Chicago Blackhawks’ motion to dismiss a former player’s negligence lawsuit denied in Cook County circuit court

A Cook County judge denied the Chicago Blackhawks’ motion to dismiss a former player’s negligence lawsuit, paving the way for the case to reach the discovery phase.

The former member of the Hawks’ 2009-10 “Black Aces” squad, identified in the suit as “John Doe,” has sued the Hawks over allegations that the team was negligent in how it handled sexual assault and harassment complaints in 2010 against then-video coach Brad Aldrich.

Doe was a Black Aces teammate of Kyle Beach, who sued the team in 2021 over similar allegations against Aldrich before reaching a settlement.

Arguments at Wednesday’s hearing at the Richard J. Daley Center centered on whether the statute of limitations ran out before Doe filed suit.

Cook County Circuit Court Judge Thomas Cushing ruled that at this stage of the legal process — when facts alleged in the suit are accepted as in good faith — the suit has met the burden for “fraudulent concealment” and the plaintiff learned of that concealment in October 2021, when law firm Jenner & Block published an independent investigation the team commissioned.

“I absolutely agree with the way the judge saw things … and the rationale as to why this case should continue,” Jason Friedl, a senior attorney with Chicago-based law firm Romanucci & Blandin, told the Tribune.

“Time is not running on a cause of action until that concealment comes to light. As we alleged here, that concealment came to light with the release of the Jenner & Block report, which concluded Hawks management at that time covered up Aldrich’s alleged misconduct to protect a Stanley Cup run.”

Friedl later told the Tribune, referring to the Hawks’ motion to dismiss: “Whether it’s 2010, 2021, when Kyle Beach came forward or today, their pattern is to deny it as much as possible.”

Asked for a response Thursday, the Hawks declined to comment on pending litigation and referred to their response to the suit on Nov. 4.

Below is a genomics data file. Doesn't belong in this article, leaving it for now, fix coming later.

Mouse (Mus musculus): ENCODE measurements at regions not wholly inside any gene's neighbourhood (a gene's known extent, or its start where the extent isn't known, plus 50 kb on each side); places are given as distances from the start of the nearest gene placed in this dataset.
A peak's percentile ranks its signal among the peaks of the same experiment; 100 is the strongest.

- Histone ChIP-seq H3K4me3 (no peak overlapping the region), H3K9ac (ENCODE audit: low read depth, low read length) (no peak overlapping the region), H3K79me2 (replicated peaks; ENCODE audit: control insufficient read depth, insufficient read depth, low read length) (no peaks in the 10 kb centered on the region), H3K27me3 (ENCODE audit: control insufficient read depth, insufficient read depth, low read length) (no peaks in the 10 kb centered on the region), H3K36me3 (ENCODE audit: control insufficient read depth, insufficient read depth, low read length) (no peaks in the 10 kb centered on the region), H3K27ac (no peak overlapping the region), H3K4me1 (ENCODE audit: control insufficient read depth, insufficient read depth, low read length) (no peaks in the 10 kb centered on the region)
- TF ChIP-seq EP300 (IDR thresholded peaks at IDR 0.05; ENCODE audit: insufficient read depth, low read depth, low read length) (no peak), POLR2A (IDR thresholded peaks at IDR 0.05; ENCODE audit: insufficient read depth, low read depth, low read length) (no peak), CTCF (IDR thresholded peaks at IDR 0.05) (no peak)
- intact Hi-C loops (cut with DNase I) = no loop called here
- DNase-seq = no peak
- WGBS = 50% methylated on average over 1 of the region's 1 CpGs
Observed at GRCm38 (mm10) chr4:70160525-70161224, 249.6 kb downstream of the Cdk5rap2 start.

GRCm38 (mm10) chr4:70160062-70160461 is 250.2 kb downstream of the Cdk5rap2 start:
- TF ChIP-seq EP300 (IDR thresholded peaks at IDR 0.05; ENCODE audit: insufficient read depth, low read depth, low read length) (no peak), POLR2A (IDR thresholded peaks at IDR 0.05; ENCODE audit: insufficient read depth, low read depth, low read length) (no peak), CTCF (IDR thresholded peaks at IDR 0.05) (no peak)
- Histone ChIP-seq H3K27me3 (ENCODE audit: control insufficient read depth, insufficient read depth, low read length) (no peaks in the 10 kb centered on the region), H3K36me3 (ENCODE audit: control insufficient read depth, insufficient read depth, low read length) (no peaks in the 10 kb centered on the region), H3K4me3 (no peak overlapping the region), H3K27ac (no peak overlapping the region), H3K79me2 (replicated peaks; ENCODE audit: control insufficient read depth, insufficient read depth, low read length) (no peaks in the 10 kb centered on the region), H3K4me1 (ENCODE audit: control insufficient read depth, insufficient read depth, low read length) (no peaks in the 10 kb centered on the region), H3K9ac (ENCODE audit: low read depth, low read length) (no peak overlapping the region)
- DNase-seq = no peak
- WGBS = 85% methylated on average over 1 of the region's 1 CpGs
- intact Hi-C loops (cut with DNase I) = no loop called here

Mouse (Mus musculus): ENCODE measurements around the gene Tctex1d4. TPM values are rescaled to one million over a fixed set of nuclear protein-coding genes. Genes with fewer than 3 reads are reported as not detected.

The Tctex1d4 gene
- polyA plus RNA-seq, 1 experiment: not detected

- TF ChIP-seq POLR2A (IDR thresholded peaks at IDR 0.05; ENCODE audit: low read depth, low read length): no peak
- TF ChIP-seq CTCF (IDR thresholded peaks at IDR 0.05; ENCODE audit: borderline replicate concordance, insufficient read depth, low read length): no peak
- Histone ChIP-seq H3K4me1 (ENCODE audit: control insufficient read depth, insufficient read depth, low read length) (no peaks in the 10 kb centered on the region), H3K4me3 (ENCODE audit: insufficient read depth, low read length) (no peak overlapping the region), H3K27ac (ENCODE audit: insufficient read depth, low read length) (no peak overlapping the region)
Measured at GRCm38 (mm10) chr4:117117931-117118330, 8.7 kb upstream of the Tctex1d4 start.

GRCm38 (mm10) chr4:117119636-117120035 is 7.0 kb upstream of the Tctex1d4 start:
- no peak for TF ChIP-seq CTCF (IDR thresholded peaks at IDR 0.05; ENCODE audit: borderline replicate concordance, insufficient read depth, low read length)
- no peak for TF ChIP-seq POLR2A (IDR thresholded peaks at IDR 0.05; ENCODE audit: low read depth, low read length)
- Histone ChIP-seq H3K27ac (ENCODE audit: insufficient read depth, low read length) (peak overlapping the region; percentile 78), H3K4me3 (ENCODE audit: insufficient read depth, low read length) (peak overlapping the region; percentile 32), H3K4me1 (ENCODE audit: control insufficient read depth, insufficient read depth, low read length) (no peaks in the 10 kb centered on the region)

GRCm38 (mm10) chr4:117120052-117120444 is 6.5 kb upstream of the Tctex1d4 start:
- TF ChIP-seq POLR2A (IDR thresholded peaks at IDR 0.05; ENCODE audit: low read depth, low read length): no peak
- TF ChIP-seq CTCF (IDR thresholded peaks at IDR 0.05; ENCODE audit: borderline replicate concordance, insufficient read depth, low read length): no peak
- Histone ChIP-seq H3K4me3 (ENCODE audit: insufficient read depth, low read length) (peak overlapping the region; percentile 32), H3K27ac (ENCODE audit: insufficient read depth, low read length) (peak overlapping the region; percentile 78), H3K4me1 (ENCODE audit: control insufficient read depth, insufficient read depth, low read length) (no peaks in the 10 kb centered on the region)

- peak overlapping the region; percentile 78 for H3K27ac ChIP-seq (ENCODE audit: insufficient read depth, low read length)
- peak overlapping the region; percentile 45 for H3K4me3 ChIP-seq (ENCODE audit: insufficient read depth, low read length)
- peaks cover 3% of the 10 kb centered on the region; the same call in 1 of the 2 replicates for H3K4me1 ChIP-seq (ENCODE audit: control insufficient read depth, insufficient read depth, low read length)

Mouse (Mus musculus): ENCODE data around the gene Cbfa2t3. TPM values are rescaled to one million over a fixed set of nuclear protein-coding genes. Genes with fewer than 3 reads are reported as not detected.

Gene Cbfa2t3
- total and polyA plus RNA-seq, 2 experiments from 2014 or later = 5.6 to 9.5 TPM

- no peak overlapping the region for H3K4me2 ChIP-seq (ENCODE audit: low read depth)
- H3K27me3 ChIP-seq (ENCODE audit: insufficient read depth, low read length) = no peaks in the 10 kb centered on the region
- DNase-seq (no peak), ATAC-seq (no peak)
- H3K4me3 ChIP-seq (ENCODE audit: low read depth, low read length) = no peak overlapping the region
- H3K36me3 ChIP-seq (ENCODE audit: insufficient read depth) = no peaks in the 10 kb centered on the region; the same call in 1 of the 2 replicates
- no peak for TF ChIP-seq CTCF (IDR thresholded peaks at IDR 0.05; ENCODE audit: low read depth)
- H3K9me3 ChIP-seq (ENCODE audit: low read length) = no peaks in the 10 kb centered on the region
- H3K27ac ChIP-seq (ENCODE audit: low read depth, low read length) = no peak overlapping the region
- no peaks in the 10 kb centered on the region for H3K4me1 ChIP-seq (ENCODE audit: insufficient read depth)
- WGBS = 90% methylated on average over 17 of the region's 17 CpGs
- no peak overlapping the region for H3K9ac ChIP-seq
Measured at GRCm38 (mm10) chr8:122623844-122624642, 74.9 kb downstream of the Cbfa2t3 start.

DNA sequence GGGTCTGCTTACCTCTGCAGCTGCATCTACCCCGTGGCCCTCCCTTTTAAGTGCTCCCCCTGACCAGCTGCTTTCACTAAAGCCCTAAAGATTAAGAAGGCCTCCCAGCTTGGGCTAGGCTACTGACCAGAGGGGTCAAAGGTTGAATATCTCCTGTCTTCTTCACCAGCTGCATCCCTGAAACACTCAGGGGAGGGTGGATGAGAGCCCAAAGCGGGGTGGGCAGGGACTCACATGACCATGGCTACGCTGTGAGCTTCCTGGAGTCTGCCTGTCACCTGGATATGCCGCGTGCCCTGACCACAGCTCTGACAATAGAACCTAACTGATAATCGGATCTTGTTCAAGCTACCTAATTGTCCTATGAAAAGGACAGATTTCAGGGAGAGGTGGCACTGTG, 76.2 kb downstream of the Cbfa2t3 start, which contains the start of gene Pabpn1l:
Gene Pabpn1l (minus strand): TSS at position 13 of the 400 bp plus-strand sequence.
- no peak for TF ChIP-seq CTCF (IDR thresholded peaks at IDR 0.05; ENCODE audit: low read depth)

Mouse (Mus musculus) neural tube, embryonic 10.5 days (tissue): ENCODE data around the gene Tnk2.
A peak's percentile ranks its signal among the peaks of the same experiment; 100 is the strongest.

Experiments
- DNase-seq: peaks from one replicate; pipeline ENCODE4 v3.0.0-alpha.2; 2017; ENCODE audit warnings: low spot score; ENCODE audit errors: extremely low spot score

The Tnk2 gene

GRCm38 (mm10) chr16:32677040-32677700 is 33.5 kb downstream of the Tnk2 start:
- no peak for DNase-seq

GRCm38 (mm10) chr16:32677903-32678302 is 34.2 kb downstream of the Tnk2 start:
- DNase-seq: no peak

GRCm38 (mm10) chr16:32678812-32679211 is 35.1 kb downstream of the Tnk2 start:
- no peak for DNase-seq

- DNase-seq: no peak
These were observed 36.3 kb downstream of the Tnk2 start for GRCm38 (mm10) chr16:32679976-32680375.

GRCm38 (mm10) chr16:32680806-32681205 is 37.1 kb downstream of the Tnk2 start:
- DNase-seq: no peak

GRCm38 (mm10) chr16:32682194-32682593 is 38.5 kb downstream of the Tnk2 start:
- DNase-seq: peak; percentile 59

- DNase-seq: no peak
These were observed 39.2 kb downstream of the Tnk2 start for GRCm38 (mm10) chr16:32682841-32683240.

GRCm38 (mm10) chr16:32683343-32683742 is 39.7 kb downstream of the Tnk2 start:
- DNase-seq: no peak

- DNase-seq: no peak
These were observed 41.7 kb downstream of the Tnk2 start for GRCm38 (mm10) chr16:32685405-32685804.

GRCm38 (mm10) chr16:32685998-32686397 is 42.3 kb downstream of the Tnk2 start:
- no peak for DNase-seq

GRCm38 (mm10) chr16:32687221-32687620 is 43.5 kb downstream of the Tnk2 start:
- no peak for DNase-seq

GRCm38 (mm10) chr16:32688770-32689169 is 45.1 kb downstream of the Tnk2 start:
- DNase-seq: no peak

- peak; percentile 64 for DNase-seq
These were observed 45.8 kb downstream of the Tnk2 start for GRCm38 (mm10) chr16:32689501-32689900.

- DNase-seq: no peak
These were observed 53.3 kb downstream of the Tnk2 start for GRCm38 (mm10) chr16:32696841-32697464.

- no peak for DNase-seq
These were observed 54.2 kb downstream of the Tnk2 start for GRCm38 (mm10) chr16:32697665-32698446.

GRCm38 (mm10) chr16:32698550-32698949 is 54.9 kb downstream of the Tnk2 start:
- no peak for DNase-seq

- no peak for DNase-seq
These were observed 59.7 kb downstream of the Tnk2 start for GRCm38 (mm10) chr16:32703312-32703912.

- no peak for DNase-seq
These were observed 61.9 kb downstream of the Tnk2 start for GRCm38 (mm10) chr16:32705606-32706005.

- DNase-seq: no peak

It said, in part, “The Blackhawks take allegations of workplace misconduct and organizational response very seriously, and it’s why, over two years ago, we commissioned an extensive independent investigation into the troubling events that occurred in 2010.

“We’ve changed as a result of what happened and implemented numerous positive improvements throughout our organization to ensure the safety and wellbeing of our players and employees.”

Cushing agreed with the plaintiff’s position that John Doe had a five-year window to file suit from that point.

The Hawks argued that it should’ve been limited to a two-year window, the normal time for filing suit after discovering you have a claim, which would’ve meant that Doe’s suit, filed on Nov. 2, 2023, came too late. That’s what makes the ruling on fraudulent concealment an important factor — it extended the deadline for Doe.

Much of both sides’ arguments on that point focused on Doe’s conversation with then-Hawks mental health coach James Gary.

For now, the judge accepted the plaintiff’s good-faith argument that Gary, acting as an agent of the Hawks and a therapist, made “affirmative misrepresentations” to Doe, including how the team’s investigation into Aldrich would be handled.

The suit alleges that Gary misled Doe about an investigation into Aldrich and tried to convince him that he provoked Aldrich’s advances and that he should “move on with his life.”

The judge found that “silence by a person in a position of trust concerning the facts,” such as a previous allegation by Beach, was pleaded in the suit and could be considered concealment.

Patrick Collins, the Hawks attorney, argued during the hearing that Doe doesn’t explain what was hidden from him during his conversation with Gary.

Cushing set a deadline of April 30 for the Hawks to contest any of the allegations or statements of fact in a more detailed response. From that point, both parties will be able to conduct discovery and depose witnesses leading up to a summary judgment hearing.

At that hearing, after revisiting some of the same arguments and listening to new ones, the judge might decide between dismissing the suit or proceeding with a jury trial.

The Black Aces were a team of Hawks prospects who were brought up from the Rockford IceHogs and traveled with the NHL team during the playoffs in case of injuries.